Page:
Metal-on-metal hips were developed for the promise of greater durability and longevity and with the objective that the purportedly stronger parts would be far superior when compared to their more traditional counterparts constructed with plastic or ceramic elements. Metal-on-metal device recipients allege that metal hip devices led to serious health complications due to their faulty design. These devices have come under scrutiny in light of high-profile recalls and litigation, as well as reports of high failure rates. Numerous lawsuits have also been filed against various metal hip makers over the past few years, and those cases continue to proceed.
The problems associated with metal-on-metal hip replacement devices first came to worldwide attention in August 2010, when DePuy Orthopaedics, a division of Johnson & Johnson, issued a global recall of its DePuy ASR hip replacement line because of an unexpectedly high rate of premature failure. Since then, studies have found that, among other issues, metal-on-metal hip replacement devices may shed dangerous amounts of microscopic metal particles into the blood, leading to myriad health woes, including:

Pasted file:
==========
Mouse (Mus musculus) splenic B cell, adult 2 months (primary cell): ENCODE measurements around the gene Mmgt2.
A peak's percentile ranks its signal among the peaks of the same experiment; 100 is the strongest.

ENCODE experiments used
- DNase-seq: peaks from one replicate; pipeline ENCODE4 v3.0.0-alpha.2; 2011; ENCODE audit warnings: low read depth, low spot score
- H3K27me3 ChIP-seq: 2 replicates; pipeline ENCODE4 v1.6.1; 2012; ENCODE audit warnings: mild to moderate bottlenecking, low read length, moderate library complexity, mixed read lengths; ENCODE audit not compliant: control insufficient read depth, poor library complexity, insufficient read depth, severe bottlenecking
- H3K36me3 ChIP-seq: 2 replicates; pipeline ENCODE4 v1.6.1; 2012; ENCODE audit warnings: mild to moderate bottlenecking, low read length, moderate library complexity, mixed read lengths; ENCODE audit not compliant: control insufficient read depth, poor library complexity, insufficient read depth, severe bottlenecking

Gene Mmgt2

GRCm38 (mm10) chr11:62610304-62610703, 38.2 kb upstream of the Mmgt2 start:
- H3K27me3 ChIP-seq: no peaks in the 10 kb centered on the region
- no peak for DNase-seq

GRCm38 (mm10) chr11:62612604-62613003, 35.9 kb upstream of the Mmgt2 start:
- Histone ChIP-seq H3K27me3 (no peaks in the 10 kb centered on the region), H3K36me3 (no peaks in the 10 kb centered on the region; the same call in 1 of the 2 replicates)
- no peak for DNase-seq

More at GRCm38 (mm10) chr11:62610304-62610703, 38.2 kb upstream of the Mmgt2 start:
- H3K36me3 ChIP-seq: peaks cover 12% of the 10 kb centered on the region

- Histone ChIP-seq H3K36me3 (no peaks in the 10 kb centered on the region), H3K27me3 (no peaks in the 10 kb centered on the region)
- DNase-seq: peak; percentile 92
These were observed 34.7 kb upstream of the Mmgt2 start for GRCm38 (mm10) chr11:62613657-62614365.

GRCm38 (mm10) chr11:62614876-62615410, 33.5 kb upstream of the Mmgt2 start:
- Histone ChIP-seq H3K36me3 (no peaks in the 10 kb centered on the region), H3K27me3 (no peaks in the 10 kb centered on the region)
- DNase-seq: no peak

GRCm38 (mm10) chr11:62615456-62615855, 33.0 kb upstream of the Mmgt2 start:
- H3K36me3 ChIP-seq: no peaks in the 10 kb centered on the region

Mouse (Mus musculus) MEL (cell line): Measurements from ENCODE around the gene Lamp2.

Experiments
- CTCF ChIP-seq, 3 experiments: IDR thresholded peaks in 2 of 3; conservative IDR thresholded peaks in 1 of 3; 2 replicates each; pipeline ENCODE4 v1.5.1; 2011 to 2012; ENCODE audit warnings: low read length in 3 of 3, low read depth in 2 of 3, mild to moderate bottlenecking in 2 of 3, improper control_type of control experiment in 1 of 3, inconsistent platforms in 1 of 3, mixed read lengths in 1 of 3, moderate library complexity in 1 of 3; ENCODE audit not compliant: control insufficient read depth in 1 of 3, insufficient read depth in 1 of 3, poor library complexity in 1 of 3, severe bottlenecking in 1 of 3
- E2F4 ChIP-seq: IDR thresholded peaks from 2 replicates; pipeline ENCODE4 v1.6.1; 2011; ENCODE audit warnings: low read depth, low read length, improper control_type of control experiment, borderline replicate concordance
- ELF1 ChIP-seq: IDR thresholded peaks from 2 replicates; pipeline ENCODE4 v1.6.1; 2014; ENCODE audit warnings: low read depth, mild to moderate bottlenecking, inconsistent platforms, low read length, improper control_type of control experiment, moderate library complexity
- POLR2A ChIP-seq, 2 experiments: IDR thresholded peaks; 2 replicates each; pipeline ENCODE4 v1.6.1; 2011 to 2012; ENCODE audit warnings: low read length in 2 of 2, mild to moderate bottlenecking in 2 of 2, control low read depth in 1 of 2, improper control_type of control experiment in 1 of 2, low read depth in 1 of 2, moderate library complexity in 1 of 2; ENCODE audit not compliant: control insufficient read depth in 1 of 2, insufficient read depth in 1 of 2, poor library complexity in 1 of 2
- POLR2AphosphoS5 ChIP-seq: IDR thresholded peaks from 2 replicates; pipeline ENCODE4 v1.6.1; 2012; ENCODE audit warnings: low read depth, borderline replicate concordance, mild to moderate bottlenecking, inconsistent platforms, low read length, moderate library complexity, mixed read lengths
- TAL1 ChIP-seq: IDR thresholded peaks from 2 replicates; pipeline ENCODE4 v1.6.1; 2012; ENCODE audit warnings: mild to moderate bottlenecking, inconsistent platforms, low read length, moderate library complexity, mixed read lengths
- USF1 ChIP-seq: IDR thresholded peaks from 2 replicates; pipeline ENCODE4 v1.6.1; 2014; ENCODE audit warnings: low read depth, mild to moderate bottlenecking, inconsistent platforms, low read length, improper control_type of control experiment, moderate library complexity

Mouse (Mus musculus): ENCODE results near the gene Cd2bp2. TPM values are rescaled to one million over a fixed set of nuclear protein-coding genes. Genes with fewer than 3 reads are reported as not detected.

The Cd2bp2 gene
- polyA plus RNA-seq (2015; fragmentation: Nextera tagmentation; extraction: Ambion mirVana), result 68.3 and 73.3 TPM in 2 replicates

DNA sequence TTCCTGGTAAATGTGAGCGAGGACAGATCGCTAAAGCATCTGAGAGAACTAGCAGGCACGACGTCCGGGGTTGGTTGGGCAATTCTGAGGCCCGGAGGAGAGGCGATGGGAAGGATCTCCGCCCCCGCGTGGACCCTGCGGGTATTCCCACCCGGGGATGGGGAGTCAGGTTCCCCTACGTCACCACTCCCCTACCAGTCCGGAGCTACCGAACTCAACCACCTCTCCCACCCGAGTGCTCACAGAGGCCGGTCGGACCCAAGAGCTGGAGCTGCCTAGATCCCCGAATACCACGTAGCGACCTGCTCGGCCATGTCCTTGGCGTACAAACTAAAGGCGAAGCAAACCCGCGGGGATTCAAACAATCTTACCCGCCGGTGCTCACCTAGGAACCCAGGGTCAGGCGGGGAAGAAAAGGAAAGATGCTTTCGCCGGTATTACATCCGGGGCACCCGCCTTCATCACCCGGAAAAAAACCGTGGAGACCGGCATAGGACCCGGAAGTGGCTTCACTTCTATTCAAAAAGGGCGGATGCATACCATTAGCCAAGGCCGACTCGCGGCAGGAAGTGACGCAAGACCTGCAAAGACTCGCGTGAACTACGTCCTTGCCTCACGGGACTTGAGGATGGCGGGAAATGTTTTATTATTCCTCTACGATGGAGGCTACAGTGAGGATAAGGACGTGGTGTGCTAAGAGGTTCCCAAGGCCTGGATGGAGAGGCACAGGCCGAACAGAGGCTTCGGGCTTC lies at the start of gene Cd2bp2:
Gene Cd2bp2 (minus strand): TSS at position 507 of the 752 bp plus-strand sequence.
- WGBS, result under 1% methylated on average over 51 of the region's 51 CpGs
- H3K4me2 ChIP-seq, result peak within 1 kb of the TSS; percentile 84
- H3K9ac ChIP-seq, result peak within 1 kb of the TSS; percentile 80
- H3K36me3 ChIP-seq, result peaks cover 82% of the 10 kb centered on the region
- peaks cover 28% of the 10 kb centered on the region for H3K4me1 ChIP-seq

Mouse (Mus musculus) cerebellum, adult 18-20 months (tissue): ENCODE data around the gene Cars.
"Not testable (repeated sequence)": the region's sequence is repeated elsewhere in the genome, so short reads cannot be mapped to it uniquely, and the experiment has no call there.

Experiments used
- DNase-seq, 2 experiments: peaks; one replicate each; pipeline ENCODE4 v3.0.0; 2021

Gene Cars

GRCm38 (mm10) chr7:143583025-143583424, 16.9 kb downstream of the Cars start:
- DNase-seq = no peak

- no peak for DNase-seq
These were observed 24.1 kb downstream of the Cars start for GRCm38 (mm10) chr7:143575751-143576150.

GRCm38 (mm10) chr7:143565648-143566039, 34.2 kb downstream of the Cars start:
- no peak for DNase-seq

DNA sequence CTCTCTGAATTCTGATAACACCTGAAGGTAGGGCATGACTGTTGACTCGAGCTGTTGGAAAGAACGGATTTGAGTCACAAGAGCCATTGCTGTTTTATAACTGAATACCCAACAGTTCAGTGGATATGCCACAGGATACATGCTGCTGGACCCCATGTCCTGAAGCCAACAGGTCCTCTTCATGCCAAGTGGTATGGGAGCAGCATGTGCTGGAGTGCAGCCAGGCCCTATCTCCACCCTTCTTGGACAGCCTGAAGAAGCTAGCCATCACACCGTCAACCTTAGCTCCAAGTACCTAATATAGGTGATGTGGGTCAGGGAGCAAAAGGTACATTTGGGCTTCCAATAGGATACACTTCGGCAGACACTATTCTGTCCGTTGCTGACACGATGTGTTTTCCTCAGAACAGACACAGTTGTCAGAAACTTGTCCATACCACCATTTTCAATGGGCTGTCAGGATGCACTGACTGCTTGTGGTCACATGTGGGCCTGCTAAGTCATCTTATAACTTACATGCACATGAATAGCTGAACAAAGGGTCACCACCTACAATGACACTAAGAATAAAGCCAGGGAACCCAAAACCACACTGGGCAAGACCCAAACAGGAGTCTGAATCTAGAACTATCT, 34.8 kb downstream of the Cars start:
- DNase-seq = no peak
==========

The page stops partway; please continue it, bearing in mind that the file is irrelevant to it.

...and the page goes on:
- Cobalt and Chromium Poisoning, increased blood metal ion levels
- Metallosis (metal poisoning)
- Difficulty ambulating, rising, standing, and balancing
- Dislocation of the hip
- Cardiomyopathy (degenerative heart muscle disease)
- Loss of bone
- Inflammatory reactions causing pain
- Noise emanating from the joint
- Early device replacement (revision surgey)\
- Death of surrounding tissue
In February 2012, a BBC and British Medical Journal investigation discovered that there may be hundreds of thousands of people fitted with metal-on-metal hip implants who have been exposed to toxic metals.
In March 2012, a study published in the Lancet found that metal-on-metal hip implants were significantly more likely to fail when compared to other models of hip implants.